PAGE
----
The majority of spiders found in the U.S. are harmless. The two most exceptions are the black widow spider and the brown recluse spider which are both dangerous to humans. All spiders have hollow fangs to inject venom into their victims. Usually other insects, but in most species the fangs are too short or too fragile to break human skin. The black widow spider and the brown recluse spider are among the very few species that can bite humans and inject dangerous venom. Both characterized by similar body shape, reclusive habit, and haphazardly constructed cobwebs.
Similar body shape the body of an adult black widow is about1/2 inch long. The female black widow is normally shiny black, with a red hourglass marking on the underside of the abdomen. The marking may range in color from yellowish orange to red and its shape may range from an hourglass to a dot. In contrast, an adult brown recluse spider is 1/4 to 3/4 inch in body. A dark violin shape is located on top of the leg attachment region with the neck of the violin pointing backward toward the abdomen. Unlike most spiders that have 8 eyes, the brown recluse has 6 eyes arranged in pair in front and a pair on either side.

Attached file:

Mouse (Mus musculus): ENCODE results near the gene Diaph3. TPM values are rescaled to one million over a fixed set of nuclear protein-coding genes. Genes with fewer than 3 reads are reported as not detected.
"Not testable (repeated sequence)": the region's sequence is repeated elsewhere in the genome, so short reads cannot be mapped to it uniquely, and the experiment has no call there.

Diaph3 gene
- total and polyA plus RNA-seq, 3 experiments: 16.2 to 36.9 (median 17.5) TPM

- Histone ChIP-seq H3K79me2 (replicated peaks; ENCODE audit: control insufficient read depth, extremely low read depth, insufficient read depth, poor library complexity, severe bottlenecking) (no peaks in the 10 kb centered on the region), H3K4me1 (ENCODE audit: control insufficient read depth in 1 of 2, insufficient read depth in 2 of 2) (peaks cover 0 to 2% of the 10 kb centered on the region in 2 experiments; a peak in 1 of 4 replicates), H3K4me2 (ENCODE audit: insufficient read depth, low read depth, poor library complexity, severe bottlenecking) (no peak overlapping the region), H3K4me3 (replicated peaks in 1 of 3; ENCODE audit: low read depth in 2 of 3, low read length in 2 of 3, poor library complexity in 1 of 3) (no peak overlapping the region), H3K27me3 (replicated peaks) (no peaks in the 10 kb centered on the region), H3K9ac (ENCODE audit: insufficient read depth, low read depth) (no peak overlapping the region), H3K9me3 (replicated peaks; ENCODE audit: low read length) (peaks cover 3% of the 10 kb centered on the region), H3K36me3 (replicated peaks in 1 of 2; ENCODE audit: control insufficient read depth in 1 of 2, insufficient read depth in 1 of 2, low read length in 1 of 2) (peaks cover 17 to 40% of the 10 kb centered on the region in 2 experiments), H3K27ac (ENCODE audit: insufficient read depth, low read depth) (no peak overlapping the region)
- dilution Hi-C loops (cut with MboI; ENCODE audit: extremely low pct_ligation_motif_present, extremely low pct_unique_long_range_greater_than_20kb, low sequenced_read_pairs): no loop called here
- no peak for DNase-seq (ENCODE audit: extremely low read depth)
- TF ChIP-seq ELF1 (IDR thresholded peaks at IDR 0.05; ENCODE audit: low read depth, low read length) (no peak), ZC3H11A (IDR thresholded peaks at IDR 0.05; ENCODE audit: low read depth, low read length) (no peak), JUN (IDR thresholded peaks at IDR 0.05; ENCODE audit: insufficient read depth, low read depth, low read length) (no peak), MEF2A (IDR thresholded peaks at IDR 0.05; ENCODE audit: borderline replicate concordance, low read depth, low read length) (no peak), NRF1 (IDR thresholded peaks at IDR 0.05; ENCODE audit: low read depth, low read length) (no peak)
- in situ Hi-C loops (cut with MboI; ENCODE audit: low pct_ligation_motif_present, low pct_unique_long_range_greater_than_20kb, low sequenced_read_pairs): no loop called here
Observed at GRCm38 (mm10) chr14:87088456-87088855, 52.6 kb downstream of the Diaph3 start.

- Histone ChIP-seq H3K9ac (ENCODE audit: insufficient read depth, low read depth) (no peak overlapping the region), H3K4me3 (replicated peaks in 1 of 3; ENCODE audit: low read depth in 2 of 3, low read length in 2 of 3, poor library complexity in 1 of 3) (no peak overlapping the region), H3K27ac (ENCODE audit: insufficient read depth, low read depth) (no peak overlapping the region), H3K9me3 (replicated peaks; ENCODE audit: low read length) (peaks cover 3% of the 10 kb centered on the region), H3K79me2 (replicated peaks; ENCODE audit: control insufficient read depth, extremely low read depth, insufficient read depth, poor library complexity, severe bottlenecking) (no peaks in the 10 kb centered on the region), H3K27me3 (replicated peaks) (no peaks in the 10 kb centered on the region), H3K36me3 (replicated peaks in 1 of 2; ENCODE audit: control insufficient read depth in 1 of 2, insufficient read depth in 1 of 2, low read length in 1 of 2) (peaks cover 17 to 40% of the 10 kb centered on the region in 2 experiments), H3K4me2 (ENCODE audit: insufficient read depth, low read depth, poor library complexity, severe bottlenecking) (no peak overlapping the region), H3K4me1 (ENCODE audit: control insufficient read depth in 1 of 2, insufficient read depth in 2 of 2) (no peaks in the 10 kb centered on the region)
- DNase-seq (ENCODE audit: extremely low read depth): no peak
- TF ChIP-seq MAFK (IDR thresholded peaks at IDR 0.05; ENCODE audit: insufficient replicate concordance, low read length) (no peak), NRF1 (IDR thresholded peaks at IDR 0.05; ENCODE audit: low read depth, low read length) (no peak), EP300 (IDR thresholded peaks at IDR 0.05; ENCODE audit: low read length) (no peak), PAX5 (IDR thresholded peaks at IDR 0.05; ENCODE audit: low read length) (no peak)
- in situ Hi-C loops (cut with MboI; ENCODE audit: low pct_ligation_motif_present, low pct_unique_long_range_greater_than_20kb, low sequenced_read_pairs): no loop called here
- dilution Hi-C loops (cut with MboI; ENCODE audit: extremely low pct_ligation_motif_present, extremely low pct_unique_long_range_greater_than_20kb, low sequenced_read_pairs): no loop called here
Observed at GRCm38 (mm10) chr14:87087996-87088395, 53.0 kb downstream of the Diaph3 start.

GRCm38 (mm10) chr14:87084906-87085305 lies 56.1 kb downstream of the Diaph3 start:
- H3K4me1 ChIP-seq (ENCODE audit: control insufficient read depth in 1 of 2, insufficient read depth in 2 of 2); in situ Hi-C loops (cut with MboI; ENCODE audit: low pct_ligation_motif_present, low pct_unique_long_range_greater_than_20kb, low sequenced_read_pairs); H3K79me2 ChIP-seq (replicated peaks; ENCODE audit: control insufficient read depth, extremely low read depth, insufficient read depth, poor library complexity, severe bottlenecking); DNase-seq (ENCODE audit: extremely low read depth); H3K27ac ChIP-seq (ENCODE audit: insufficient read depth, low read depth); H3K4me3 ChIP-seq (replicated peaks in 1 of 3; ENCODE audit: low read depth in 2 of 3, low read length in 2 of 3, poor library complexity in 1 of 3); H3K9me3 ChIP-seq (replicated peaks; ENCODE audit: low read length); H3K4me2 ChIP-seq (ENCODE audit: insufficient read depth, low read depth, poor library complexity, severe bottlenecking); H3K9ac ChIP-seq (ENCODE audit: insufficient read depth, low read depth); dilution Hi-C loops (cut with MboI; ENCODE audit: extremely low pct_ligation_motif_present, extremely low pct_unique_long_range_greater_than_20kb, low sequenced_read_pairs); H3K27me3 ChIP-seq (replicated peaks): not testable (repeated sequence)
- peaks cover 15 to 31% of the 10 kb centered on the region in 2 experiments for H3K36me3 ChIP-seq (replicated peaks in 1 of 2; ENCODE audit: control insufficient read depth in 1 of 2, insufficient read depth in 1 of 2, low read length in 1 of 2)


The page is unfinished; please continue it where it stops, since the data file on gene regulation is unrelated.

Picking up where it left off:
Habit black widow prefers woodpiles, rubble piles, under stones, in hollow stumps, sheds and garages. Black widow spiders are active at night. They prefer dark corners or crevices. Indoors it can be found in undisturbed, cluttered areas in basements and crawl spaces. On the other hand, brown recluse spiders are not aggressive and bite only when threatened, usually when pressed up against the victim’s skin. Brown recluse is found in the United States from the east to the west coast, with predominance in the south.
Haphazardly constructed cobwebs black widow spider webs are commonly found near ground level inside storage sheds or in small holes and crevices around building foundations and outdoor furniture. Inside, webs maybe found in crawl...